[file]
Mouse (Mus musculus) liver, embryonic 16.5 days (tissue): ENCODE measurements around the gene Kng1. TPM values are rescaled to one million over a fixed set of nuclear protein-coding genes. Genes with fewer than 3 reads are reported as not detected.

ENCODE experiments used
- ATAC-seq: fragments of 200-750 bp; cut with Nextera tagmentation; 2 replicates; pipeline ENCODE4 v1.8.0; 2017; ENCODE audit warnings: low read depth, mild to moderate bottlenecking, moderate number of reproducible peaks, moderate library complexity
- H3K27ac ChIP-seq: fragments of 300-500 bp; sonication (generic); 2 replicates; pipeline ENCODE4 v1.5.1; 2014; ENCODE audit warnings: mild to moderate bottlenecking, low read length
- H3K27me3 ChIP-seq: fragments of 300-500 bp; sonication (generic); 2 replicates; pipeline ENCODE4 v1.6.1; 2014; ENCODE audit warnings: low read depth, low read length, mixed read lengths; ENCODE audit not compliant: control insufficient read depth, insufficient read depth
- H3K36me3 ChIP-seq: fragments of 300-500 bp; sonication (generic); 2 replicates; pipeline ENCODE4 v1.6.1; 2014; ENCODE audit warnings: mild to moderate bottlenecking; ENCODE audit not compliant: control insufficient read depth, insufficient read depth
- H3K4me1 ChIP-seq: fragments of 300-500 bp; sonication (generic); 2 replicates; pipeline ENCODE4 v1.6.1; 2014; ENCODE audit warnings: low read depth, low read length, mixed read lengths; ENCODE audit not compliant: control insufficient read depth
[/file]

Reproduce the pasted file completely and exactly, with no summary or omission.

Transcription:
Mouse (Mus musculus) liver, embryonic 16.5 days (tissue): ENCODE measurements around the gene Kng1. TPM values are rescaled to one million over a fixed set of nuclear protein-coding genes. Genes with fewer than 3 reads are reported as not detected.

ENCODE experiments used
- ATAC-seq: fragments of 200-750 bp; cut with Nextera tagmentation; 2 replicates; pipeline ENCODE4 v1.8.0; 2017; ENCODE audit warnings: low read depth, mild to moderate bottlenecking, moderate number of reproducible peaks, moderate library complexity
- H3K27ac ChIP-seq: fragments of 300-500 bp; sonication (generic); 2 replicates; pipeline ENCODE4 v1.5.1; 2014; ENCODE audit warnings: mild to moderate bottlenecking, low read length
- H3K27me3 ChIP-seq: fragments of 300-500 bp; sonication (generic); 2 replicates; pipeline ENCODE4 v1.6.1; 2014; ENCODE audit warnings: low read depth, low read length, mixed read lengths; ENCODE audit not compliant: control insufficient read depth, insufficient read depth
- H3K36me3 ChIP-seq: fragments of 300-500 bp; sonication (generic); 2 replicates; pipeline ENCODE4 v1.6.1; 2014; ENCODE audit warnings: mild to moderate bottlenecking; ENCODE audit not compliant: control insufficient read depth, insufficient read depth
- H3K4me1 ChIP-seq: fragments of 300-500 bp; sonication (generic); 2 replicates; pipeline ENCODE4 v1.6.1; 2014; ENCODE audit warnings: low read depth, low read length, mixed read lengths; ENCODE audit not compliant: control insufficient read depth